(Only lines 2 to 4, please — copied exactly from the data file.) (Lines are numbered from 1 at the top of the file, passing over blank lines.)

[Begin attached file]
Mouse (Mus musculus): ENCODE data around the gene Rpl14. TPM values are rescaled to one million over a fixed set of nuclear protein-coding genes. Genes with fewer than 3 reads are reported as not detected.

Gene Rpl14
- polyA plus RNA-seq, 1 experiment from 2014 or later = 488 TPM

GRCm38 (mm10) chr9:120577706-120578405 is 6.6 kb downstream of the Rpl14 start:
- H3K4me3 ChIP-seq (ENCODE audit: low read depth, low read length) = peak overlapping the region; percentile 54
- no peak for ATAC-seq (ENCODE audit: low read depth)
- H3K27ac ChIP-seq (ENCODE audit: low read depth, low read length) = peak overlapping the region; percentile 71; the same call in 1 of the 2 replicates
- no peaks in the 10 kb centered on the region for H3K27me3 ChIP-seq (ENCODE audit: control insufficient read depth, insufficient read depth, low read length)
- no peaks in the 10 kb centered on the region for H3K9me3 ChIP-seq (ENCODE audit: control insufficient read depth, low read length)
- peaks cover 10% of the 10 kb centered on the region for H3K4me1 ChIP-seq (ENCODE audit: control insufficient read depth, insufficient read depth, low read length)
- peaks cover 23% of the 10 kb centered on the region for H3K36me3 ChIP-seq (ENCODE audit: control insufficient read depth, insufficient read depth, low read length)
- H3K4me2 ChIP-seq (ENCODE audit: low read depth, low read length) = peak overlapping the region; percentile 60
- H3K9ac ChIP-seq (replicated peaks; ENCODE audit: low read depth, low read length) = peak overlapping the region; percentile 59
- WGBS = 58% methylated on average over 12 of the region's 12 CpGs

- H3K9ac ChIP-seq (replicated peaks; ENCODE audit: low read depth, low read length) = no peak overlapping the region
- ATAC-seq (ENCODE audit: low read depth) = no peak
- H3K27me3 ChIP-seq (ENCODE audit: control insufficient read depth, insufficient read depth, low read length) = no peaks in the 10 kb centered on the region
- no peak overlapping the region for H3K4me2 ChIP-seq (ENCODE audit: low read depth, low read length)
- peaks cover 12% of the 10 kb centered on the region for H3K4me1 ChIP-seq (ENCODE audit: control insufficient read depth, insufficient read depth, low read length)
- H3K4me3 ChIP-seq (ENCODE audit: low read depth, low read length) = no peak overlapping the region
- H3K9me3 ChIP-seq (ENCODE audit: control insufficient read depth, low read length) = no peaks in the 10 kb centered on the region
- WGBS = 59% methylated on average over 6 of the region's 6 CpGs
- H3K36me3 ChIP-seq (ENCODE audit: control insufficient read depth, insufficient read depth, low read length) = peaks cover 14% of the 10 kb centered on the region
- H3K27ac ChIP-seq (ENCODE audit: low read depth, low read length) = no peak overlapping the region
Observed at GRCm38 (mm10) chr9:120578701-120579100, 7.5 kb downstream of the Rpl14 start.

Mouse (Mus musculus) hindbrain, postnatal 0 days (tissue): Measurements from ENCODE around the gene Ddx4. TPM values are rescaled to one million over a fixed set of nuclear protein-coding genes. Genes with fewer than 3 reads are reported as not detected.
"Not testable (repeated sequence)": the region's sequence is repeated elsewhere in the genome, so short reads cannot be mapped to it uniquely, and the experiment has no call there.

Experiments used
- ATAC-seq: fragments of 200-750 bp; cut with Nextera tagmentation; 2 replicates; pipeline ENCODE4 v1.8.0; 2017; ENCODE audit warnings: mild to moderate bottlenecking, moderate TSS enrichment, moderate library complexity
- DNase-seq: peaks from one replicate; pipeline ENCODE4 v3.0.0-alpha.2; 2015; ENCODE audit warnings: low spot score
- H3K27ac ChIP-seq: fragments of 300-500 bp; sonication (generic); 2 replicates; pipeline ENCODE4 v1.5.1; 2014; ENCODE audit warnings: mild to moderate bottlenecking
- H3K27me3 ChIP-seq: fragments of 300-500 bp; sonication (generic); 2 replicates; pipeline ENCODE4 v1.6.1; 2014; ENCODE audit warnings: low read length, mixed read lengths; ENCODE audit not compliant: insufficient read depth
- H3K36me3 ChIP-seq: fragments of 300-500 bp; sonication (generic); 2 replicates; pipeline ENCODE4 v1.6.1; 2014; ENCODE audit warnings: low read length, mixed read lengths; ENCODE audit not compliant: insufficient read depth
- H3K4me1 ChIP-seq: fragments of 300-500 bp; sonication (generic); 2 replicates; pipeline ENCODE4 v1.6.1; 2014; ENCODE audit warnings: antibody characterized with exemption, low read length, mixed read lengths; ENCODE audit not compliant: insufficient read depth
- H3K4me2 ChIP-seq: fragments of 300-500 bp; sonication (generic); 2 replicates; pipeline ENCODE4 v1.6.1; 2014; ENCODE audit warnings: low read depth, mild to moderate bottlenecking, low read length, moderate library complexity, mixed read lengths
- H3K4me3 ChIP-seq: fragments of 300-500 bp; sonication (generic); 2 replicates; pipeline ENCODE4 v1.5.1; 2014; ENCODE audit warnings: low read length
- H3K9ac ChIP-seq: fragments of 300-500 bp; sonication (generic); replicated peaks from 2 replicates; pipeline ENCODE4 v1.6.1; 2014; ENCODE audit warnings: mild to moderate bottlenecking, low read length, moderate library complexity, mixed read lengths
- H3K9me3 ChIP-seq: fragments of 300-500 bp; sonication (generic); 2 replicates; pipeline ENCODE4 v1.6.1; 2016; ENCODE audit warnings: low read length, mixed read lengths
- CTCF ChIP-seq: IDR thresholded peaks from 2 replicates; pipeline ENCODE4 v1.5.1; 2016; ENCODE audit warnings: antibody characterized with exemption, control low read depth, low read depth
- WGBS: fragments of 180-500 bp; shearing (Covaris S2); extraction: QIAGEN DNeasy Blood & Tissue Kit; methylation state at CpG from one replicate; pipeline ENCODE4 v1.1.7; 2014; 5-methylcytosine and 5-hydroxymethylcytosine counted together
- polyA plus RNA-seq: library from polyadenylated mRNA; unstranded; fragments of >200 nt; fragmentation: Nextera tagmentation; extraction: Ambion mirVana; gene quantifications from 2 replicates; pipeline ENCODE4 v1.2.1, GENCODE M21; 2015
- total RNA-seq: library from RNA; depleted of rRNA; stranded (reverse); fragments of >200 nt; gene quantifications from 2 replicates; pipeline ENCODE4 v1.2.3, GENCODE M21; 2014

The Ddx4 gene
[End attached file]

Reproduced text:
Gene Rpl14
- polyA plus RNA-seq, 1 experiment from 2014 or later = 488 TPM

GRCm38 (mm10) chr9:120577706-120578405 is 6.6 kb downstream of the Rpl14 start: